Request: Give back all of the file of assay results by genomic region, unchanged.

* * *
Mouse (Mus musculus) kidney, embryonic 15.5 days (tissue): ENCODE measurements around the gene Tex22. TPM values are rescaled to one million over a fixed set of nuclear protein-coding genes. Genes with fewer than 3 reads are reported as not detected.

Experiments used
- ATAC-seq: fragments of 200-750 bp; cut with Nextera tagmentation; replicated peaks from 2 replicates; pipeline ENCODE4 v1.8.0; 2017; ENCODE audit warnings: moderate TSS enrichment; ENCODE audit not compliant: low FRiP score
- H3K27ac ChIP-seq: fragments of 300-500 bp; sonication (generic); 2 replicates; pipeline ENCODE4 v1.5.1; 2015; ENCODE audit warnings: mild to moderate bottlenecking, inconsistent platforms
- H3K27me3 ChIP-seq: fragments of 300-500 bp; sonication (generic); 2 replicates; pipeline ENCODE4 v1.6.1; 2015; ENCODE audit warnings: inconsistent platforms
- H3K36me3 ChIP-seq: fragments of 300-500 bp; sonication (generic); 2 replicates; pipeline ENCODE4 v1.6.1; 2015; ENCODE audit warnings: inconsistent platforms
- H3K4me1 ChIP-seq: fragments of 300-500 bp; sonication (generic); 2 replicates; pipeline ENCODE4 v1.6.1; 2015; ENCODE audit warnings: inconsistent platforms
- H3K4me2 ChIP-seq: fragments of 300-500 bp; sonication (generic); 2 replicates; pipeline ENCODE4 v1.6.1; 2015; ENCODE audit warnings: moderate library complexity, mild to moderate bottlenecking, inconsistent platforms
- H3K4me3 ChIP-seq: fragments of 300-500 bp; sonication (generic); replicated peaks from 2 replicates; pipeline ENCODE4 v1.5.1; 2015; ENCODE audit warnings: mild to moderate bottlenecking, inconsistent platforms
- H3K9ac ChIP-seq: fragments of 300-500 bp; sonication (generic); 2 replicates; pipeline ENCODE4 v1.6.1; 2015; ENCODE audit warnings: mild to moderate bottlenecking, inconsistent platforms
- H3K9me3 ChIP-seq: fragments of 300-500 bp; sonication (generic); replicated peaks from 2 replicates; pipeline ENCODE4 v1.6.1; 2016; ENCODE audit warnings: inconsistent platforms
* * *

Mouse (Mus musculus) kidney, embryonic 15.5 days (tissue): ENCODE measurements around the gene Tex22. TPM values are rescaled to one million over a fixed set of nuclear protein-coding genes. Genes with fewer than 3 reads are reported as not detected.

Experiments used
- ATAC-seq: fragments of 200-750 bp; cut with Nextera tagmentation; replicated peaks from 2 replicates; pipeline ENCODE4 v1.8.0; 2017; ENCODE audit warnings: moderate TSS enrichment; ENCODE audit not compliant: low FRiP score
- H3K27ac ChIP-seq: fragments of 300-500 bp; sonication (generic); 2 replicates; pipeline ENCODE4 v1.5.1; 2015; ENCODE audit warnings: mild to moderate bottlenecking, inconsistent platforms
- H3K27me3 ChIP-seq: fragments of 300-500 bp; sonication (generic); 2 replicates; pipeline ENCODE4 v1.6.1; 2015; ENCODE audit warnings: inconsistent platforms
- H3K36me3 ChIP-seq: fragments of 300-500 bp; sonication (generic); 2 replicates; pipeline ENCODE4 v1.6.1; 2015; ENCODE audit warnings: inconsistent platforms
- H3K4me1 ChIP-seq: fragments of 300-500 bp; sonication (generic); 2 replicates; pipeline ENCODE4 v1.6.1; 2015; ENCODE audit warnings: inconsistent platforms
- H3K4me2 ChIP-seq: fragments of 300-500 bp; sonication (generic); 2 replicates; pipeline ENCODE4 v1.6.1; 2015; ENCODE audit warnings: moderate library complexity, mild to moderate bottlenecking, inconsistent platforms
- H3K4me3 ChIP-seq: fragments of 300-500 bp; sonication (generic); replicated peaks from 2 replicates; pipeline ENCODE4 v1.5.1; 2015; ENCODE audit warnings: mild to moderate bottlenecking, inconsistent platforms
- H3K9ac ChIP-seq: fragments of 300-500 bp; sonication (generic); 2 replicates; pipeline ENCODE4 v1.6.1; 2015; ENCODE audit warnings: mild to moderate bottlenecking, inconsistent platforms
- H3K9me3 ChIP-seq: fragments of 300-500 bp; sonication (generic); replicated peaks from 2 replicates; pipeline ENCODE4 v1.6.1; 2016; ENCODE audit warnings: inconsistent platforms